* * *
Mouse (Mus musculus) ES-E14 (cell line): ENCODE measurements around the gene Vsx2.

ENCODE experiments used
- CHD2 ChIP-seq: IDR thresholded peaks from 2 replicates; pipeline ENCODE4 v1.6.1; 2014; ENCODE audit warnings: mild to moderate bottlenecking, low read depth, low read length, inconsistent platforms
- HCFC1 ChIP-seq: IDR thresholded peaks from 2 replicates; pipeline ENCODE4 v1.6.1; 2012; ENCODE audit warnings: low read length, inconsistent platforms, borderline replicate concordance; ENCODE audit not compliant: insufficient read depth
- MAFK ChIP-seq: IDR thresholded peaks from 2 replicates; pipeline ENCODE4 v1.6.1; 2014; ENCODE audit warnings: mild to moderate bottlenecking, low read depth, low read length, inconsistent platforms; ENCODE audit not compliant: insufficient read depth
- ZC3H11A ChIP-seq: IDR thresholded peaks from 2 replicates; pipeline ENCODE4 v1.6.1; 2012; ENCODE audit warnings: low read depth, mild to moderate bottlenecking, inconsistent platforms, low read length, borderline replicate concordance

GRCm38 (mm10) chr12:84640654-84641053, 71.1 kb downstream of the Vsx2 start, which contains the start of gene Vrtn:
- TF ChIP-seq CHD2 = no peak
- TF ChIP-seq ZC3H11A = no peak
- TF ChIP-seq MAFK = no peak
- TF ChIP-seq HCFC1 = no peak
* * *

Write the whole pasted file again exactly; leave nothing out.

Mouse (Mus musculus) ES-E14 (cell line): ENCODE measurements around the gene Vsx2.

ENCODE experiments used
- CHD2 ChIP-seq: IDR thresholded peaks from 2 replicates; pipeline ENCODE4 v1.6.1; 2014; ENCODE audit warnings: mild to moderate bottlenecking, low read depth, low read length, inconsistent platforms
- HCFC1 ChIP-seq: IDR thresholded peaks from 2 replicates; pipeline ENCODE4 v1.6.1; 2012; ENCODE audit warnings: low read length, inconsistent platforms, borderline replicate concordance; ENCODE audit not compliant: insufficient read depth
- MAFK ChIP-seq: IDR thresholded peaks from 2 replicates; pipeline ENCODE4 v1.6.1; 2014; ENCODE audit warnings: mild to moderate bottlenecking, low read depth, low read length, inconsistent platforms; ENCODE audit not compliant: insufficient read depth
- ZC3H11A ChIP-seq: IDR thresholded peaks from 2 replicates; pipeline ENCODE4 v1.6.1; 2012; ENCODE audit warnings: low read depth, mild to moderate bottlenecking, inconsistent platforms, low read length, borderline replicate concordance

GRCm38 (mm10) chr12:84640654-84641053, 71.1 kb downstream of the Vsx2 start, which contains the start of gene Vrtn:
- TF ChIP-seq CHD2 = no peak
- TF ChIP-seq ZC3H11A = no peak
- TF ChIP-seq MAFK = no peak
- TF ChIP-seq HCFC1 = no peak